Local farmers along the Lough Foyle shore have been helping one of Northern Ireland’s most important populations of breeding lapwing to survive.
That’s according to the RPSB, which points out that, since 2011 farmers have been working hard to make homes for these delightful, charismatic wading birds on their land as part of the RSPB’s Halting Environmental Loss Project (HELP).
Breeding waders, including curlew, snipe and lapwing, have declined in Northern Ireland by an average of 83 per cent over the last 25 years.
However, HELP has shown great successes in changing the fortunes for these birds throughout the province. The Lough Foyle area now holds around 60 pairs of breeding lapwing, representing about 5 per cent of the total population in NI.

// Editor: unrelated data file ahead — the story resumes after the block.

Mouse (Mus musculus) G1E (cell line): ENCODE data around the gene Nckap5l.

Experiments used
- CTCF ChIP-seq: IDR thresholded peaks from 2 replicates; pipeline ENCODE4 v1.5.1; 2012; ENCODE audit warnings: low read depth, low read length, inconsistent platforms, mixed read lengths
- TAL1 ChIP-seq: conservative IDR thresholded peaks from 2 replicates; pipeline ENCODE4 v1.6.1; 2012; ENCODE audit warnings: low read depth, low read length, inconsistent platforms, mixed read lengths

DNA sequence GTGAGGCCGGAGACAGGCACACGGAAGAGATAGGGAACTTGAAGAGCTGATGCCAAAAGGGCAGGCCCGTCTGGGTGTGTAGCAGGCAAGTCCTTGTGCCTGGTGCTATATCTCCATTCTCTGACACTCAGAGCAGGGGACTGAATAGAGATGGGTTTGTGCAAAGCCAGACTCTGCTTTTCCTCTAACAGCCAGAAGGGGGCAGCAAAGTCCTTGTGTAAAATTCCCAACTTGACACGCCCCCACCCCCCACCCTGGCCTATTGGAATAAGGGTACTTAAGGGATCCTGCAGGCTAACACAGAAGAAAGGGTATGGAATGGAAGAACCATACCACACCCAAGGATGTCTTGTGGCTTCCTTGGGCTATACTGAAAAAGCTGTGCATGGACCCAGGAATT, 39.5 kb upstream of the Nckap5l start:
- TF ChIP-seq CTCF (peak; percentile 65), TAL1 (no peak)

Nearly £1.5 million has been given to HELP from the European Regional Development Fund through the INTERREG IVA Programme, which is delivered locally by the Special EU Programmes Body.
Speaking about the project, which is due to end this month, RSPB Project Officer Gareth Bareham said: “Breeding lapwing and other birds of conservation concern rely absolutely on the goodwill of famers working with nature within a busy farmed landscape and without the efforts of our farmers we could easily lose one of NIs most important populations of these birds.”
RSPB recently held a thank you event along the Lough Foyle Levels to mark the conclusion of the very successful HELP, at which the work of local farmers, landowners and community representatives was celebrated.
For further information on the project or to report breeding waders on your land in the Lough Foyle area, please contact email@example.com or call 07702237355.